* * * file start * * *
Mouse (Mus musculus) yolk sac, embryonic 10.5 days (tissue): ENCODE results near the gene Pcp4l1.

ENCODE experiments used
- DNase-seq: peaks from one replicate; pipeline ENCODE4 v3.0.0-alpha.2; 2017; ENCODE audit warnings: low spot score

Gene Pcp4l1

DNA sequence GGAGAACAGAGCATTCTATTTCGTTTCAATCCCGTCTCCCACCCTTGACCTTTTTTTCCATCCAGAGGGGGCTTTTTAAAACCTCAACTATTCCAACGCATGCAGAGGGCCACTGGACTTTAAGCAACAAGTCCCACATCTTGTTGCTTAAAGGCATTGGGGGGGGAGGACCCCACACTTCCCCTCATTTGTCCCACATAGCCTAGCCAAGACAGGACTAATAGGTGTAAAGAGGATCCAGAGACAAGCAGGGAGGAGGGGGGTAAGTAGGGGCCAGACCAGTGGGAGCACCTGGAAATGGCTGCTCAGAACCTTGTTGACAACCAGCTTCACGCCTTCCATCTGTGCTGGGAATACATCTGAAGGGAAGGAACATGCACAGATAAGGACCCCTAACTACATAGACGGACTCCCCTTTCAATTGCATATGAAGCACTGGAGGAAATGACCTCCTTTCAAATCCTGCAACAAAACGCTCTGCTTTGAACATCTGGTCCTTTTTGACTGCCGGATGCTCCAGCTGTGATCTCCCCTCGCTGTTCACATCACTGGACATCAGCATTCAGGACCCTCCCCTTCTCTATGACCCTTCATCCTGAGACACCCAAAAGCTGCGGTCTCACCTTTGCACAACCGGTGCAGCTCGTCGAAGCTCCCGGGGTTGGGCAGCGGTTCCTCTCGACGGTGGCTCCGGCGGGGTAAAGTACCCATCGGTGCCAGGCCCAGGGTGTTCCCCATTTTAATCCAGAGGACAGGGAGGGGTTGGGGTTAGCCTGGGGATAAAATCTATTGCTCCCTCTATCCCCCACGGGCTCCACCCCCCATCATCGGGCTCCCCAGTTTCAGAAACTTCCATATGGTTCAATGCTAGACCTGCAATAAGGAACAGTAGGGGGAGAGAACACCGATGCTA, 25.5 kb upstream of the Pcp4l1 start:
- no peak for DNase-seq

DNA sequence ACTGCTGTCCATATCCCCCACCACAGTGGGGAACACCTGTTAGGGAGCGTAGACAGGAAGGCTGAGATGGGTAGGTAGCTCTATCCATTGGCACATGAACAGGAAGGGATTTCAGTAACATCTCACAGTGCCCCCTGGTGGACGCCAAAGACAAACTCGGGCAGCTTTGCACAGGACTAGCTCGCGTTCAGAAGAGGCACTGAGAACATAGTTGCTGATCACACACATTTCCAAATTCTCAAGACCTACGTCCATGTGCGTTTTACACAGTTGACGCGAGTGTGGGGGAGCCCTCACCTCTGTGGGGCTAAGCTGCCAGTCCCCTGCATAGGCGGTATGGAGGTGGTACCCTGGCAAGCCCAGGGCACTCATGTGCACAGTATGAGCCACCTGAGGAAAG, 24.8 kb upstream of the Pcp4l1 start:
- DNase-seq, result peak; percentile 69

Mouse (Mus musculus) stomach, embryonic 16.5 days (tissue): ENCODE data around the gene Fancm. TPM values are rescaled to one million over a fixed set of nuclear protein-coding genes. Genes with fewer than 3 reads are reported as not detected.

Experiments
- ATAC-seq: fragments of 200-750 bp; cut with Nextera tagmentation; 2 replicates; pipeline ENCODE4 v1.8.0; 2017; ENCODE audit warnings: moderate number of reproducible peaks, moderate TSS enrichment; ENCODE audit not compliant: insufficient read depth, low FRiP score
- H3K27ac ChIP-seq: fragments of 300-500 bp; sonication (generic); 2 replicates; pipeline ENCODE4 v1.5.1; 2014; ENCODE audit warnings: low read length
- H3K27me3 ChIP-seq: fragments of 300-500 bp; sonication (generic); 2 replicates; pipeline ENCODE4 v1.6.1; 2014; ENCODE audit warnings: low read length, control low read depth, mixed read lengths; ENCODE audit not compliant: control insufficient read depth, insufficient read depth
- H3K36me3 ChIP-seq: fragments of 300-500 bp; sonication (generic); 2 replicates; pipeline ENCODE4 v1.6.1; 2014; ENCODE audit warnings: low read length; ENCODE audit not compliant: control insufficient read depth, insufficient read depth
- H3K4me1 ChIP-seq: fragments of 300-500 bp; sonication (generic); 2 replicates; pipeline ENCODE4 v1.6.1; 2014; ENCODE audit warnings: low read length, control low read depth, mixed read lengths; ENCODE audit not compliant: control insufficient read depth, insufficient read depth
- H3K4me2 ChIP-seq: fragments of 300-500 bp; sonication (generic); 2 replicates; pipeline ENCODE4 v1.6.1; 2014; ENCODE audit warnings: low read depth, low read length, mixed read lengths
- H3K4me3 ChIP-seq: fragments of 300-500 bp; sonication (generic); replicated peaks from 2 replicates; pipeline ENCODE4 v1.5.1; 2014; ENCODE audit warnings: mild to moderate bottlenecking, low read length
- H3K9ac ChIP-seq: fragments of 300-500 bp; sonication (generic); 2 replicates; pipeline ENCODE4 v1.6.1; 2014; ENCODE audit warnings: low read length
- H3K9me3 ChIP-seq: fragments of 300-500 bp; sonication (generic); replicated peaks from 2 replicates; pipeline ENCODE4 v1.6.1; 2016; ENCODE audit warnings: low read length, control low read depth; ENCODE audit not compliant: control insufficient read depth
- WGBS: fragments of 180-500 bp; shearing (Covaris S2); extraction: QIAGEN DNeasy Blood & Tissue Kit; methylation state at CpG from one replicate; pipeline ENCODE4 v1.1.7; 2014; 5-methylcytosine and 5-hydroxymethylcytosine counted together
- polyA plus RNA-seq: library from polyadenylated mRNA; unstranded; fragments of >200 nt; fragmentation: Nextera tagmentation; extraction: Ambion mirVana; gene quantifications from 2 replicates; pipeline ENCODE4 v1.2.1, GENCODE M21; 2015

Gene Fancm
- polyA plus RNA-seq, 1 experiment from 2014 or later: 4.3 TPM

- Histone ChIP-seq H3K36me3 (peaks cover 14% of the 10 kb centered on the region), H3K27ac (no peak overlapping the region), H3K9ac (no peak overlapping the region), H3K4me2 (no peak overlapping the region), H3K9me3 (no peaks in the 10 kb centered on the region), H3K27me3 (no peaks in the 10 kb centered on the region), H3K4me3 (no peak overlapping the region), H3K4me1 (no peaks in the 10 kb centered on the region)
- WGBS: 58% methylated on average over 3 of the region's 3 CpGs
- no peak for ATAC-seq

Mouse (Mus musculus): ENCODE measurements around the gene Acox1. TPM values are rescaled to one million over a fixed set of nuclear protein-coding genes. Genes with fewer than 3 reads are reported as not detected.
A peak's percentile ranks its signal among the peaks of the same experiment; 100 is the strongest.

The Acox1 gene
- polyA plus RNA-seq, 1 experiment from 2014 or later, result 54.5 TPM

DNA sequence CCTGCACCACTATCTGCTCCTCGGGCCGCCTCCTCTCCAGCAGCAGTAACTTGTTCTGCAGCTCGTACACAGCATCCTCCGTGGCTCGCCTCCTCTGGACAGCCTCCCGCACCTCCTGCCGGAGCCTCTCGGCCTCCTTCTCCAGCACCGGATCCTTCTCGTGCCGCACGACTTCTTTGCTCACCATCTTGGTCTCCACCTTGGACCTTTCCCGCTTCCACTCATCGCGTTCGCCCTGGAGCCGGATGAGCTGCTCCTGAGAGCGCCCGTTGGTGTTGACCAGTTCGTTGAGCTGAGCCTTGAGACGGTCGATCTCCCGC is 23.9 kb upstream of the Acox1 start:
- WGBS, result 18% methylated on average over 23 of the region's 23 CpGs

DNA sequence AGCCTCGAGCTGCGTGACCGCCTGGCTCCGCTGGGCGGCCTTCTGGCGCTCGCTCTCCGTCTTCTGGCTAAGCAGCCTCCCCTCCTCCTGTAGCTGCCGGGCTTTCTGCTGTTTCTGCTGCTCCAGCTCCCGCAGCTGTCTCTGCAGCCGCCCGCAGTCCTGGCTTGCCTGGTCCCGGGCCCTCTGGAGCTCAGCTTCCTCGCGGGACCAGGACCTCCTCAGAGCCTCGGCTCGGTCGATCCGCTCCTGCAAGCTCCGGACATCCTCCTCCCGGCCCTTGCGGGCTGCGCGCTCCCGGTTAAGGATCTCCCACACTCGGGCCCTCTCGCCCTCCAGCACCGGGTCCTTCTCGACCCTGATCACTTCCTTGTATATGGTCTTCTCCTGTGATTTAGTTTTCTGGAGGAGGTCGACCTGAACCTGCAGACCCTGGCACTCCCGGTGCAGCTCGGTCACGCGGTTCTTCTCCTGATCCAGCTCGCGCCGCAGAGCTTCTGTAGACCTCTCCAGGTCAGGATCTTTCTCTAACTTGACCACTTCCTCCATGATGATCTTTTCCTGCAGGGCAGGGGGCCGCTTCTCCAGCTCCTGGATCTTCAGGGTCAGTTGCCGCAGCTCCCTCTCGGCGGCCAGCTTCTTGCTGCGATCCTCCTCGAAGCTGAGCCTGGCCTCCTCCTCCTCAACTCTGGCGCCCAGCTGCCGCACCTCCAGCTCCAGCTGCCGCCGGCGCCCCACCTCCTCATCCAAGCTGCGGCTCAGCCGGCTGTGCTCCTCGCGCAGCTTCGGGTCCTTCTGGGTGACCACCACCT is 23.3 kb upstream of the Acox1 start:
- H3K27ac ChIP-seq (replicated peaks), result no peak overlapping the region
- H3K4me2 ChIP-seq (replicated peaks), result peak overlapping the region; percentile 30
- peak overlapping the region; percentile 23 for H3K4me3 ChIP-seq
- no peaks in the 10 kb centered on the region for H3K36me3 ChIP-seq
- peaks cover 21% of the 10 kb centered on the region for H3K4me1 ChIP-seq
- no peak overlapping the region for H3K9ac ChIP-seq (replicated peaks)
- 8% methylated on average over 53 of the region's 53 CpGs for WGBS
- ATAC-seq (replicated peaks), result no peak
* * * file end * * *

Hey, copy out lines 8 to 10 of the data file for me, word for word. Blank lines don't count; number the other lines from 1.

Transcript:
- DNase-seq, result peak; percentile 69

Mouse (Mus musculus) stomach, embryonic 16.5 days (tissue): ENCODE data around the gene Fancm. TPM values are rescaled to one million over a fixed set of nuclear protein-coding genes. Genes with fewer than 3 reads are reported as not detected.

Experiments